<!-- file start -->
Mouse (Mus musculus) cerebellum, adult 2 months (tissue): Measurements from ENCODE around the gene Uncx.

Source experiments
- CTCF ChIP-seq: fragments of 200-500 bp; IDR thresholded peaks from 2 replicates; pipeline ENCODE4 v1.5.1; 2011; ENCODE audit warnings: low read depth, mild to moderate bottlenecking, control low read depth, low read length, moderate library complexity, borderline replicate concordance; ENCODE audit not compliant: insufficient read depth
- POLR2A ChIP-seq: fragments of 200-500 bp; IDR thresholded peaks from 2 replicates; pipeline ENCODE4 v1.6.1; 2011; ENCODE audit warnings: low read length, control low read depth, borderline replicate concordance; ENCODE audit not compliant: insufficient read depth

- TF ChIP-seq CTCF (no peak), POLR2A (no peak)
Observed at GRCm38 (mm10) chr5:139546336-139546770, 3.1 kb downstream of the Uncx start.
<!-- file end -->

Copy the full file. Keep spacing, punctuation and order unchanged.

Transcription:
Mouse (Mus musculus) cerebellum, adult 2 months (tissue): Measurements from ENCODE around the gene Uncx.

Source experiments
- CTCF ChIP-seq: fragments of 200-500 bp; IDR thresholded peaks from 2 replicates; pipeline ENCODE4 v1.5.1; 2011; ENCODE audit warnings: low read depth, mild to moderate bottlenecking, control low read depth, low read length, moderate library complexity, borderline replicate concordance; ENCODE audit not compliant: insufficient read depth
- POLR2A ChIP-seq: fragments of 200-500 bp; IDR thresholded peaks from 2 replicates; pipeline ENCODE4 v1.6.1; 2011; ENCODE audit warnings: low read length, control low read depth, borderline replicate concordance; ENCODE audit not compliant: insufficient read depth

- TF ChIP-seq CTCF (no peak), POLR2A (no peak)
Observed at GRCm38 (mm10) chr5:139546336-139546770, 3.1 kb downstream of the Uncx start.